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Beverage companies rush to import paper straws as the plastic straw ban takes effect.

As the prohibition on single-use plastics takes effect, beverage manufacturers have resorted to importing paper straws. At their facilities, they are also producing biodegradable straws composed of polylactic acid (PLA).

As of Friday, when the ban on plastic straws goes into force, FMCG and agro-food firms producing packaged fruit juices and dairy products have switched to paper straws despite increased prices. After the government rejected their request to prolong the prohibition on plastic straws for an additional six months, the majority of businesses have now integrated paper straws with their tiny tetra packs.

The Indian Paper Manufacturers Association (IPMA) stated in a statement last week that the local paper industry has the capacity and technological know-how to produce paper for creating paper straws and other items of a similar nature.

IPMA President A S Mehta called it “factually false” and claimed that it gives the idea that there is now no Indian paper mill that can produce the paper needed to make paper straws. He also opposed any extension of the deadline based on this justification.

drinks firms spooked as india refuses to exempt some plastic straws from ban | headlines

On the other hand, companies have taken various measures to guarantee that supplies in the supply chain are not supplied with plastic straws. Some corporations have requested that merchants and distributors sell these packets without the plastic straw, which is generally attached to the pack.

According to beverage wholesalers, a number of them have delivered restricted inventories into the marketplace without straws. They’ve also provided merchants and distributors with loose paper straws to go along with the box.

Production of real juice packs with integrated paper straws has already started at Dabur India. According to Shahrukh Khan, executive director-operations at Dabur, “We are dedicated to complying with the requirements and will make sure that all packs have integrated paper straws.”

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Even Parle Agro has begun including biodegradable straws at manufacturing facilities; the company distributes beverages like Frooti and Smooth in smaller tetra packs with straws. According to Shauna Chauhan, CEO of Parle, “We have imported paper-based straws for the time being to meet the deadline and will switch to PLA-based straws.”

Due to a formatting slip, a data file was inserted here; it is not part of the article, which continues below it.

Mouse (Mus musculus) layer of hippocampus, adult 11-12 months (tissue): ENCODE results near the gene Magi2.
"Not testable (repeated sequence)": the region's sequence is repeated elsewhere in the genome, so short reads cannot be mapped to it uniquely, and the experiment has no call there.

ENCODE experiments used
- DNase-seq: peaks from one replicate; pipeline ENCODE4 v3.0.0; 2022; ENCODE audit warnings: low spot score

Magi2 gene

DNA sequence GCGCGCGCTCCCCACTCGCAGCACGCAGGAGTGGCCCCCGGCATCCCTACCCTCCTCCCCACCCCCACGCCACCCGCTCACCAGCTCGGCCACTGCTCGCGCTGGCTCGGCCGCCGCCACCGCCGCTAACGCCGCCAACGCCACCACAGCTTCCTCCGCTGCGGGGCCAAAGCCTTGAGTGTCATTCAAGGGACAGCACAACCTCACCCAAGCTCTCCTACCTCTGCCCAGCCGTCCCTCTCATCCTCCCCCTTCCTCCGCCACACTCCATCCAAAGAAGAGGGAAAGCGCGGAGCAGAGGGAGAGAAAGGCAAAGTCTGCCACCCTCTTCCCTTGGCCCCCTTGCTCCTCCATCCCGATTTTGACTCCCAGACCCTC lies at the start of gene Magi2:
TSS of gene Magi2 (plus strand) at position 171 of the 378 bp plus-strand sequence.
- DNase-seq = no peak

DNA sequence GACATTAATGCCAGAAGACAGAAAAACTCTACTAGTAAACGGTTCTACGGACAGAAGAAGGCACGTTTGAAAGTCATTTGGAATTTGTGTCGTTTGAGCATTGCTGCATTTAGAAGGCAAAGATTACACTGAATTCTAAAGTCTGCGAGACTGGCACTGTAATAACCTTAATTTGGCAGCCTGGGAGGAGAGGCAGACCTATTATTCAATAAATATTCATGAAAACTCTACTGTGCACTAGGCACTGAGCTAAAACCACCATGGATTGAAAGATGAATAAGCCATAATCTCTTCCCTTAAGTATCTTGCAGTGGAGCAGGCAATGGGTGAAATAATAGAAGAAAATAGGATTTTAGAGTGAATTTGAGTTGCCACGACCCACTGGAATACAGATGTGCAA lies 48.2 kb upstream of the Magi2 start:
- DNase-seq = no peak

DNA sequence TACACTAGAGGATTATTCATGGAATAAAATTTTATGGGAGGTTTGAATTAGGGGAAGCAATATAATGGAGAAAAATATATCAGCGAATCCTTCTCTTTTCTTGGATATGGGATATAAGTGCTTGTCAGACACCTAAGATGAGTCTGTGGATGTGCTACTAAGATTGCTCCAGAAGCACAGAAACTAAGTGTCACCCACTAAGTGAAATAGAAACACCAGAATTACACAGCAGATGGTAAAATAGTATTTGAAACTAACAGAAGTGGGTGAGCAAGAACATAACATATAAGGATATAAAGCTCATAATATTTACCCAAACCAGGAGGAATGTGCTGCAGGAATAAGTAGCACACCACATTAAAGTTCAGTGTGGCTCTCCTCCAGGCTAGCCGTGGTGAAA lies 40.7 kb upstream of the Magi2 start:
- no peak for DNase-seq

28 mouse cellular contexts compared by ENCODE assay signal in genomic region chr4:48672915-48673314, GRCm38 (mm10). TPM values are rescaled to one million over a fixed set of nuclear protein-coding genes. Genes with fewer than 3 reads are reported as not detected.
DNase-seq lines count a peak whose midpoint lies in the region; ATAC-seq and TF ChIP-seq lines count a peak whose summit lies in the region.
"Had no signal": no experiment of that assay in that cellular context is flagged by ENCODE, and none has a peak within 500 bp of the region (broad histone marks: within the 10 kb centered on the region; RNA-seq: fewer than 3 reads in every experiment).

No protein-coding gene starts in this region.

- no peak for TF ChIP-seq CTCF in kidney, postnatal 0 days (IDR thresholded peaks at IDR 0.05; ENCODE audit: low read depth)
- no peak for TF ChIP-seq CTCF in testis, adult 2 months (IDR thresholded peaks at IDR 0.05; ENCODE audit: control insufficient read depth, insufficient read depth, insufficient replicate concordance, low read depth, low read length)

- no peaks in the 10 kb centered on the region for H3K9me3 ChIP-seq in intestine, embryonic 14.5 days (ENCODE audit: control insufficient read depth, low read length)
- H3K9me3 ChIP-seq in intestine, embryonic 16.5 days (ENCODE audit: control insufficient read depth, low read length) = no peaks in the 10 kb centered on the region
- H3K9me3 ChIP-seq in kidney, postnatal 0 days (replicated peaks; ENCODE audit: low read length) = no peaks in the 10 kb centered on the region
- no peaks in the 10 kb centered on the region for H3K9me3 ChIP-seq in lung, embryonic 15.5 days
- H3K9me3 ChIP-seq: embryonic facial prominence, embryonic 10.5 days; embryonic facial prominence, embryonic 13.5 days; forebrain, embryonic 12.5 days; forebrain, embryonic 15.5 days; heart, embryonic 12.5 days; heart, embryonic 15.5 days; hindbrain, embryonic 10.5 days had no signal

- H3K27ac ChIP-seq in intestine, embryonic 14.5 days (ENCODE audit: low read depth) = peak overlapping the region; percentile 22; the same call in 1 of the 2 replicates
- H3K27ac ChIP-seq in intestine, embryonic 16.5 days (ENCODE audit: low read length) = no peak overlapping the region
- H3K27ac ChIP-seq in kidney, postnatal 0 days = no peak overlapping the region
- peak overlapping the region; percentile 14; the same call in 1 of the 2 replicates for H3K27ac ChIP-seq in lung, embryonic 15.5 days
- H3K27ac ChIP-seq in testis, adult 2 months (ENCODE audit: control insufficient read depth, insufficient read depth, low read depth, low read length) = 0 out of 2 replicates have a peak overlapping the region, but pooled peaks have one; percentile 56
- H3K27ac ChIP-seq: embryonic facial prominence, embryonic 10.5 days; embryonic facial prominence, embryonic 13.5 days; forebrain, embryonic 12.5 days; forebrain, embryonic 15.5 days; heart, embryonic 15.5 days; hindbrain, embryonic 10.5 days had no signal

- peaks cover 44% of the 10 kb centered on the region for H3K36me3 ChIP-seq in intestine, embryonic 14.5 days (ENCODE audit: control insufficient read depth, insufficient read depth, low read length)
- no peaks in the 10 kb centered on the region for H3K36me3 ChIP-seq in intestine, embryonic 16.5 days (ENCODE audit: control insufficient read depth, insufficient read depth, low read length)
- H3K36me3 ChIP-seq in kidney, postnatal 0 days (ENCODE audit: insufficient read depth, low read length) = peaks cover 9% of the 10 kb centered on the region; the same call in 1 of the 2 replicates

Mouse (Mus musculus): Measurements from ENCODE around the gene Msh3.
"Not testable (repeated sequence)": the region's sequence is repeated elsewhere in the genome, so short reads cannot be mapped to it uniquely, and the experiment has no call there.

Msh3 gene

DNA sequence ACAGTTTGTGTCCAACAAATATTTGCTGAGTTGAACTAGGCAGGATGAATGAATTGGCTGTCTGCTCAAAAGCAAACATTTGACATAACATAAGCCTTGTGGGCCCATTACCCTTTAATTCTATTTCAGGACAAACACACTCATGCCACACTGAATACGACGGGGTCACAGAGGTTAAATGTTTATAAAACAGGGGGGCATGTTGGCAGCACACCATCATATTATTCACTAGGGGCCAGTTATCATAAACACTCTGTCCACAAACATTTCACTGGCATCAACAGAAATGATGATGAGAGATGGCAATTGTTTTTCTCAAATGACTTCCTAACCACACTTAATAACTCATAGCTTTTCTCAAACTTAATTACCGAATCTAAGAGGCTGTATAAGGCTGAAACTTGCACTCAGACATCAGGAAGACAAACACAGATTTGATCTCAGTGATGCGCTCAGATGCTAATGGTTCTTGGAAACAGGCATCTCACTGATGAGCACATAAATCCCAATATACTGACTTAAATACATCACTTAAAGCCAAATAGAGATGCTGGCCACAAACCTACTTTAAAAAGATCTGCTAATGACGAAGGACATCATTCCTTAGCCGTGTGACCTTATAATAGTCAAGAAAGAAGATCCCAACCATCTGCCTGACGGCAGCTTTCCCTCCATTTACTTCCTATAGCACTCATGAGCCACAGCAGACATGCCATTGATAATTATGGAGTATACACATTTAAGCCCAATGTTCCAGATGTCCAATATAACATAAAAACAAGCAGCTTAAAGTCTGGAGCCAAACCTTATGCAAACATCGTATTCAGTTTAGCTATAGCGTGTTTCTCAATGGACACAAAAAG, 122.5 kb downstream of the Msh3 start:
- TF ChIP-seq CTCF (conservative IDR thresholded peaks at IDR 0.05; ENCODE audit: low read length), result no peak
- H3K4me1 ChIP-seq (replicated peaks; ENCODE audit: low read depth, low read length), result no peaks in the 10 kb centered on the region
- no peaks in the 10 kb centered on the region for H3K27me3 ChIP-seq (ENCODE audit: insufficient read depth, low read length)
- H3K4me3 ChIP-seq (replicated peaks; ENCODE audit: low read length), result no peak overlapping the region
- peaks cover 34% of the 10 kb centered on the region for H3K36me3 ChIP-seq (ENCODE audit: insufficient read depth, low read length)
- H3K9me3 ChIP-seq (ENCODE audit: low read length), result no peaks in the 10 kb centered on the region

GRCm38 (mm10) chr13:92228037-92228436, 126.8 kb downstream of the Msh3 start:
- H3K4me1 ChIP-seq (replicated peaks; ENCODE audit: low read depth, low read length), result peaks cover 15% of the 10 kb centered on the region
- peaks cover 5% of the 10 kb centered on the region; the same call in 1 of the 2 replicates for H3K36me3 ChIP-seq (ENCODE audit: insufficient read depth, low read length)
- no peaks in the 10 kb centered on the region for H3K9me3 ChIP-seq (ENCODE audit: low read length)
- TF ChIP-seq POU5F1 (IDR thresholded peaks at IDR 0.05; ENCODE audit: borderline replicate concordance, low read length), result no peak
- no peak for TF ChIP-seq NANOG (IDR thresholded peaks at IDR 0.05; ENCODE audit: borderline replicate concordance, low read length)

“This will start once all the equipment of our business partners for producing PLA straws is installed and commissioned,” Chauhan continued. This will take several months. By cultivating several local MSMEs (micro, small, and medium-sized companies) as business partners, we have built the infrastructure necessary to handle the number of biodegradable straws we produce.

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Because they are less expensive than paper straws, Amul, which also sells buttermilk in tetra packs, is turning to PLA-based straws. The dairy cooperative has also turned to import paper straws to comply with the regulations, which became effective on Friday. The transition to PLA-based straws is now underway, according to R. S. Sodhi, managing director of Amul.

Despite costing twice as much as plastic straws, he continued, PLA straws are still less expensive than paper ones. The cost of paper straws is six times greater than that of plastic straws. The government has authorized many PLA straw manufacturers to begin production, according to Sodhi. Amul has instructed its distributors to introduce loose paper straws into the supply chain.

Distributors of these beverage suppliers also claimed that they had not reclaimed any stock from stores. Retailers are being urged to sell items without plastic straws and provide paper straws separately. According to a clearing and forwarding agent from the western area, Parle Agro has held a very small amount of goods at the depot with no straws attached. In contrast to the customary 10–12 days of stock, this will only last for one or two days.

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According to another distributor, Dabur has also requested that merchants sell their products without straws and is offering paper straws separately. According to Action Alliance for Recycling Beverage Cartons (AARC) CEO Praveen Aggarwal, there are restrictions and brief market interruptions.

Aggarwal continued, “Retailers don’t know what to do with the plastic straws.” The administration had received requests for leniency from all stakeholders along the value chain so they could get used to the new rules. The administration nevertheless decided to execute the change on July 1.

Aggarwal said that there are no production facilities in India and that European countries are also switching to paper straws. The demand cannot be met by the present world capacity. If imports are accessible, India will need to import, according to Aggarwal.

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AARC is also attempting to introduce polylactic acid-based biodegradable straws. These straws are made from plant material. Paper straws from abroad have replaced plastic straws at businesses like Parle Agro and Dabur NSE 3.08 percent, and these businesses are also seeking to expand local production capacity.

Although paper straws are four times as expensive as the current plastic straws, Mother Dairy Fruit & Vegetable Pvt Ltd has previously announced that it will import them. Amul, a major dairy cooperative, was developing biodegradable straws.

Edited by Prakriti Arora

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